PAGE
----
The sardine run tracked over the past 66 years – why the fish are late
South Africa's annual sardine run is occurring increasingly late, and there have been instances where it doesn't happen at all.
The sardine run is well known among residents of the KwaZulu-Natal coastline that runs along South Africa’s east coast. Every year in winter, sardines migrate close to the shoreline. The event is well documented in the local press.
The sardine run is of great economic importance because it provides prime fishing opportunities and attracts large numbers of tourists who come for dolphin and shark sightings. Similar migration patterns are seen in Sweden, Chile, and the Pacific Ocean.
The sardine run is what scientists term a “phenological event” – a biological event that occurs at the same time every year. Phenological events are standard for plants and include the appearance of leaf and flower buds, blossoming, fruit development, fruit harvest and leaf colouration and fall.
For animals, the events are more varied and include hibernation, hatching, animal calls, moulting, and, in the case of birds, game and fish (among others), migration.
Scientists have become very interested in phenology over the past few decades, because it’s one of the most sensitive biological indicators of climate change. As temperatures increase, the plants or animals experience their triggers for spring earlier and their triggers for winter later. As a result, many of these phenological events are occurring at different times of the year.
In a recently published paper in the South African Journal of Science, we examined newspaper articles written between 1946 and 2012 that reported on the South African sardine run. From these articles we established an annual date of the peak of the sardine run.
We then explored how the dates of the sardine run have changed over the 65-year period, and statistically examined oceanographic and climatological factors to determine the cause of this change. We did this because there are very few phenological records for South Africa and, consequently, the rate of phenological shifts and the associated climate signal is largely unknown.
Phenology is highly species and location specific, and so it’s important to reconstruct records for as many locations and as many plants and animals as possible. It’s also known that climate affects the timing of phenological events globally, including marine environments.
Our research sought to determine changes in the pattern of the sardine run and, possibly, what might be behind them. The hope is that this can help fisheries plan for delays or failed migrations, which are happening more frequently.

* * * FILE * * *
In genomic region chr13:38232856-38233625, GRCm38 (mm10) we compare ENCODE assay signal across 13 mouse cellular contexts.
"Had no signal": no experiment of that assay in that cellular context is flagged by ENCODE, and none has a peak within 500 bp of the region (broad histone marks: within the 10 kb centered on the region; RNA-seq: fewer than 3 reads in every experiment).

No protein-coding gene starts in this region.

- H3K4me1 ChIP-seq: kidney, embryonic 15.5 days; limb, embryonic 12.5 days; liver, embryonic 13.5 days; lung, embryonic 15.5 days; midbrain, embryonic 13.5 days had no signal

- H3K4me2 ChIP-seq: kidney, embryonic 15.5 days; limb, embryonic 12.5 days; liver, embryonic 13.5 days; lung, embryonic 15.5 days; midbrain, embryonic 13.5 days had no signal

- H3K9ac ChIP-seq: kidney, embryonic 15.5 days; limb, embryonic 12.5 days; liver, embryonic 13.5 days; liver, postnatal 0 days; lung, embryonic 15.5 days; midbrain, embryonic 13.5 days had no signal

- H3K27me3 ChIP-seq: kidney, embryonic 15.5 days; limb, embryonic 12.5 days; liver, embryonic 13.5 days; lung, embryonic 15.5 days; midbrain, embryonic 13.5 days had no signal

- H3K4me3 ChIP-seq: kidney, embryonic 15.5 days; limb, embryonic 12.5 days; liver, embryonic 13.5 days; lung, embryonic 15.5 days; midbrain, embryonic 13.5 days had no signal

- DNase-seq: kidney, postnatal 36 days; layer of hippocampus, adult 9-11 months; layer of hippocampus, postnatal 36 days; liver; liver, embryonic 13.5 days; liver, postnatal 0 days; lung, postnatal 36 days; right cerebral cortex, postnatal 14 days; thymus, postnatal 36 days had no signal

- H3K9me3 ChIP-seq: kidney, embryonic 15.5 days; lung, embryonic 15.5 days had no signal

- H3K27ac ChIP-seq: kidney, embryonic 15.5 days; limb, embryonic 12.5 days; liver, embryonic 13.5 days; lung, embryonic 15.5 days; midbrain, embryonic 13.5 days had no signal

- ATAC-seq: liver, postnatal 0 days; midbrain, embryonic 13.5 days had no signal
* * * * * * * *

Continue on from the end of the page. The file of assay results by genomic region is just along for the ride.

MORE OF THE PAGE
Nature’s biological clock
Phenological shifts are specific to species and location. For example, Granny Smith apple trees are flowering approximately four days earlier for each 1°C increase in temperature in Poland. In South Africa, these Granny Smith apples are flowering two days earlier for each 1°C increase in temperature.
For many species these events are happening earlier. This is because they are spring events and, under climate change, the temperatures that are perceived by plants and animals to be the onset of spring are occurring in late winter. For events that occur in autumn, the events are often occurring later, because the cooling that marks the start of winter has not yet occurred.
This is the case for the South African sardines.
We found that, over the 66-year period, sardines arrived off the coast of Durban increasingly late – at a rate of 1.3 days later per decade. Over the six decades this has meant the date has changed from arrivals as early as mid-June at the beginning of the record to dates as late as mid-July in the last decade.
Through statistical analysis comparing the constructed phenological record with climate and ocean data, we hypothesise that the delay could be caused by two things.
First, the ocean water is warmer. Sardines can tolerate a maximum surface temperature of 21°C. But this temperature isn’t being reached consistently at the same time every year due to changes in ocean temperature.
The second factor is mid-latitude cyclones. There have been an increasing number of these in the east coast region. The relationship between them and the sardine run is complex and difficult to pin down. But this has also been recorded for sardine migration in the North Pacific.
Why it matters
The delay is concerning. First, the large influx of sardines is important for the fishery industry. If the sardine run occurs at an unexpected time, or doesn’t occur at all, supply chains are disrupted and fishermen are placed at economic risk.
The unpredictability is also a problem for tourism. The sardine run attracts visitors who are keen on shark and dolphin sightings and may leave disappointed.
The delays in the sardine run also result in food shortages for predators such as sharks, which feed on the sardines. This is termed a species mismatch, and is increasingly observed as a result of climate change-induced phenological shifts, where predators and their prey are no longer in the same place at the same time. This is because each species has its own unique trigger for a particular activity.